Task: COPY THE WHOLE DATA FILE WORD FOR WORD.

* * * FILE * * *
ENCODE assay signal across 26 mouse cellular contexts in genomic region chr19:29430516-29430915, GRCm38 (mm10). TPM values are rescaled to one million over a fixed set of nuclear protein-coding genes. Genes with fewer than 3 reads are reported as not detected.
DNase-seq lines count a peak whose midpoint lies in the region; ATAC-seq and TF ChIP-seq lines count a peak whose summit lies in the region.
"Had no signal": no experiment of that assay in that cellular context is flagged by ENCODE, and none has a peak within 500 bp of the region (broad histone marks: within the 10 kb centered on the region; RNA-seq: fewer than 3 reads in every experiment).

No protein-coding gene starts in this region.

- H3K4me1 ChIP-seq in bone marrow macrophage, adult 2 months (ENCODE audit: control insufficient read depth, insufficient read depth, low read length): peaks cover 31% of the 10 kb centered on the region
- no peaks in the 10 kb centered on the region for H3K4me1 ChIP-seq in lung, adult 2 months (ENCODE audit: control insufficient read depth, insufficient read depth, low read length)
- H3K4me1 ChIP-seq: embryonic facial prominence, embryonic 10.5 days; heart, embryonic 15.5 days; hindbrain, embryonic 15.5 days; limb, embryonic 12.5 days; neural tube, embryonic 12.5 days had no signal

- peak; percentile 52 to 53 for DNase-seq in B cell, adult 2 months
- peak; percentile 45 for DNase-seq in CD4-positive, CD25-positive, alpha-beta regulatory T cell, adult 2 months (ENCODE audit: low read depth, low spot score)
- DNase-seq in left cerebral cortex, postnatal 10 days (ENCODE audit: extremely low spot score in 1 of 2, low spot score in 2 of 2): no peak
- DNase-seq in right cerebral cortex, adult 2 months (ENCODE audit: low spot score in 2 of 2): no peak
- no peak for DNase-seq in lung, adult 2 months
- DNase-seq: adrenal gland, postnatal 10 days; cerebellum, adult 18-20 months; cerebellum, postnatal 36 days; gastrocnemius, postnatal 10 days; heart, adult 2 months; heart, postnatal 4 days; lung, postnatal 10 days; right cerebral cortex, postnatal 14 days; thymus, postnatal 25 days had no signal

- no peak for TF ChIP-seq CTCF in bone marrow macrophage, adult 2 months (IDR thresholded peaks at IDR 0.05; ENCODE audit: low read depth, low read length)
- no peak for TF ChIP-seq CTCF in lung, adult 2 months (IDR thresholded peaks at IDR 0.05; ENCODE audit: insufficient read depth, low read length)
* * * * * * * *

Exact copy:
ENCODE assay signal across 26 mouse cellular contexts in genomic region chr19:29430516-29430915, GRCm38 (mm10). TPM values are rescaled to one million over a fixed set of nuclear protein-coding genes. Genes with fewer than 3 reads are reported as not detected.
DNase-seq lines count a peak whose midpoint lies in the region; ATAC-seq and TF ChIP-seq lines count a peak whose summit lies in the region.
"Had no signal": no experiment of that assay in that cellular context is flagged by ENCODE, and none has a peak within 500 bp of the region (broad histone marks: within the 10 kb centered on the region; RNA-seq: fewer than 3 reads in every experiment).

No protein-coding gene starts in this region.

- H3K4me1 ChIP-seq in bone marrow macrophage, adult 2 months (ENCODE audit: control insufficient read depth, insufficient read depth, low read length): peaks cover 31% of the 10 kb centered on the region
- no peaks in the 10 kb centered on the region for H3K4me1 ChIP-seq in lung, adult 2 months (ENCODE audit: control insufficient read depth, insufficient read depth, low read length)
- H3K4me1 ChIP-seq: embryonic facial prominence, embryonic 10.5 days; heart, embryonic 15.5 days; hindbrain, embryonic 15.5 days; limb, embryonic 12.5 days; neural tube, embryonic 12.5 days had no signal

- peak; percentile 52 to 53 for DNase-seq in B cell, adult 2 months
- peak; percentile 45 for DNase-seq in CD4-positive, CD25-positive, alpha-beta regulatory T cell, adult 2 months (ENCODE audit: low read depth, low spot score)
- DNase-seq in left cerebral cortex, postnatal 10 days (ENCODE audit: extremely low spot score in 1 of 2, low spot score in 2 of 2): no peak
- DNase-seq in right cerebral cortex, adult 2 months (ENCODE audit: low spot score in 2 of 2): no peak
- no peak for DNase-seq in lung, adult 2 months
- DNase-seq: adrenal gland, postnatal 10 days; cerebellum, adult 18-20 months; cerebellum, postnatal 36 days; gastrocnemius, postnatal 10 days; heart, adult 2 months; heart, postnatal 4 days; lung, postnatal 10 days; right cerebral cortex, postnatal 14 days; thymus, postnatal 25 days had no signal

- no peak for TF ChIP-seq CTCF in bone marrow macrophage, adult 2 months (IDR thresholded peaks at IDR 0.05; ENCODE audit: low read depth, low read length)
- no peak for TF ChIP-seq CTCF in lung, adult 2 months (IDR thresholded peaks at IDR 0.05; ENCODE audit: insufficient read depth, low read length)